Rescuers begin drilling in renewed effort to find trapped West Virginia miners
Rescue crews have begun drilling into the side of a coal mine in West Virginia that exploded on Monday, in order to release trapped toxic fumes and allow rescuers to enter and search for the four missing miners. The explosion killed at least 25.
AFP - Rescue crews prepared for a drilling operation as hopes faded Tuesday of finding survivors from the deadliest US mining disaster in over two decades.
Four miners were still missing and feared dead in Montcoal, West Virginia after Monday's deadly explosion set off a fireball that tore through the Upper Big Branch mine operated by a Massey Energy Company unit. Rescuers have already identified 25 bodies.
A buildup of lethal gases forced rescuers to the sidelines, as crews drilled holes into the side of the coal mine to release the toxic air.
"The drills are in place now," West Virginia Governor Joe Manchin told a news conference near the scene of the disaster.
"Nothing can be proceeding with the rescue operation until we know it's safe for miners to enter, and they're not going to recommend putting them in harm's way until we get the first hole to see what type of levels that we have of methane."
Massey chief executive Don Blankenship told West Virginia MetroNews radio he did not know when the rescue operation would resume as it was not yet certain that the first drill holes at the mine would achieve the desired result.
"There are a couple of possibilities to clear up the explosive atmosphere, but I think I would be negligent to say when that all is going to happen," Blankenship said.
"I don't have a lot of hope that they're alive," he added. "We always have hope but given... the appearance of the explosion that was described by some of the rescue team members that I talked to, I don't give it much hope."
Manchin said survivors had described their shirts being blown off by the force of the blast, which turned rail lines and heavy equipment into bent and twisted wreckage that Manchin said looked like pretzels.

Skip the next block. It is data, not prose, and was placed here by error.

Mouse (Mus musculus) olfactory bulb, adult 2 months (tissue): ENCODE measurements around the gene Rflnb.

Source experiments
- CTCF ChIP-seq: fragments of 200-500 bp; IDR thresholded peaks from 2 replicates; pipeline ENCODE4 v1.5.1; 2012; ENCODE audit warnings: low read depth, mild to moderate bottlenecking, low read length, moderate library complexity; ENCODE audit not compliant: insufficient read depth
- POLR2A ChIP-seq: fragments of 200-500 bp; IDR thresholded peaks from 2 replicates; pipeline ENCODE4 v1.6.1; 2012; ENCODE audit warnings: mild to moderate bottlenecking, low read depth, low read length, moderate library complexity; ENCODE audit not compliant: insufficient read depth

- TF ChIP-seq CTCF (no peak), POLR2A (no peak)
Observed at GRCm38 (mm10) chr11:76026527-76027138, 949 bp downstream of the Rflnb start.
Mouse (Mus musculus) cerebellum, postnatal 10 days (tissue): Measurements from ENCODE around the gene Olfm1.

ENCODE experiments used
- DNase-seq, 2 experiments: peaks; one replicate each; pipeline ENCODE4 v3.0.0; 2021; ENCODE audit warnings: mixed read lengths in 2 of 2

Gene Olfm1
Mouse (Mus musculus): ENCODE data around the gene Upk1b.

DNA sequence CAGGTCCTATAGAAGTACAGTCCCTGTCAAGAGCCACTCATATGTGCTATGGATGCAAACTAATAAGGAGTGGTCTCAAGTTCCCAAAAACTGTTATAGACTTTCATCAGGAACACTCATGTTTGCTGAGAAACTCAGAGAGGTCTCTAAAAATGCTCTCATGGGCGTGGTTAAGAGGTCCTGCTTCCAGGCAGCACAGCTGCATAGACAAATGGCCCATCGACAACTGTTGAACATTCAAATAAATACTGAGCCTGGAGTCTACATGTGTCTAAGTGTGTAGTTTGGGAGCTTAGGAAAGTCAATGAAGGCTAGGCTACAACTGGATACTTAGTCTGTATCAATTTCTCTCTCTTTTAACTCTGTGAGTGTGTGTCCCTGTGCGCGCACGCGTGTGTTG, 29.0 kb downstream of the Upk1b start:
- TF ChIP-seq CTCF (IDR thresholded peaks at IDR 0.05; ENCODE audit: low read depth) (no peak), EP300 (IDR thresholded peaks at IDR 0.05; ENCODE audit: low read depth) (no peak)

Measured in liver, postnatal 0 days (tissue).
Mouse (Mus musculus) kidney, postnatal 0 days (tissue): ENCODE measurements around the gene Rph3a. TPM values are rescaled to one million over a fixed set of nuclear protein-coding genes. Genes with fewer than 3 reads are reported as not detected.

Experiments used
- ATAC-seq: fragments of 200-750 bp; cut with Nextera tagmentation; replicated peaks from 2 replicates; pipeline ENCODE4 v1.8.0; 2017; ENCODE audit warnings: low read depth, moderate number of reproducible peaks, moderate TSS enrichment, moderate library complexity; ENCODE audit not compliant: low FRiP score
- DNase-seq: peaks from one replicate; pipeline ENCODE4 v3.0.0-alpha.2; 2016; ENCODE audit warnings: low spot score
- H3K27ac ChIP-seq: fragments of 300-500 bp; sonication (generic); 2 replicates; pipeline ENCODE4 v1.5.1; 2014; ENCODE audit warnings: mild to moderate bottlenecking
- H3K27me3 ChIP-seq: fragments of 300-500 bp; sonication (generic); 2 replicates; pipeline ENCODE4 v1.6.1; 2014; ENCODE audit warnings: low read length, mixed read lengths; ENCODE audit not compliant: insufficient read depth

As relatives of the four missing workers faced an agonizing wait for news, President Barack Obama sent his "deepest condolences" and "prayers" to the families and the close-knit mining community.
Authorities were clinging to slim hopes the workers could have reached a rescue chamber with clean air, food and water to last four days. The bodies of 19 workers were still in the mine and two injured remained in hospital.
"Most people are saying that they just don't believe it. We lost so many good guys," pastor Tobie Hilderbrand told AFP. "The mine is a way of life for most of the people in this area... everyone is affected."
As investigators probed the cause of the giant fireball, West Virginia Senator Jay Rockefeller said he would visit the mine to oversee the rescue effort and investigate what happened.
"We will leave no stone unturned in determining how this happened and in taking action for the future," he said in a statement.
The accident, the worst US mining mishap since 1984, hit Monday afternoon during a shift change at the mine, located some 30 miles (50 kilometers) south of the state capital Charleston.
The facility is run by Performance Coal Company, a subsidiary of Massey Energy, the fourth biggest US coal producer that operates some 50 mines across the country.
Established during the 1920s by a powerful Virginia industrial family of the same name, Massey produces around 36 million tonnes of coal each year. It is valued at some 2.3 billion dollars and had 2009 earnings of 104 million dollars.
Blankenship said his company's "top priority is the safety of our miners and the well-being of their families."
The mine owner and operator have been cited repeatedly for potentially dangerous conditions, including high levels of combustible methane gas and Massey paid out 4.2 million dollars in criminal and civil fines last year.
Coal mining is a key industry in West Virginia, with 150 million tonnes produced each year, second only in coal production to the state of Wyoming.
In the last major mine explosion, in January 2006, 12 people died in a coal mine owned by the International Coal Group in Sago, West Virginia, after they were trapped by an explosion 260 feet (80 meters) underground. One miner survived.
The worst US mining disaster ever was in 1907 in Monongah, West Virginia, where an explosion killed 362 workers.
The United Mine Workers of America said it had dispatched trained staff to the Montcoal mine to help, even though the site was non-unionized.
"We are all brothers and sisters in the coalfields at times like this," said union president Cecil Roberts.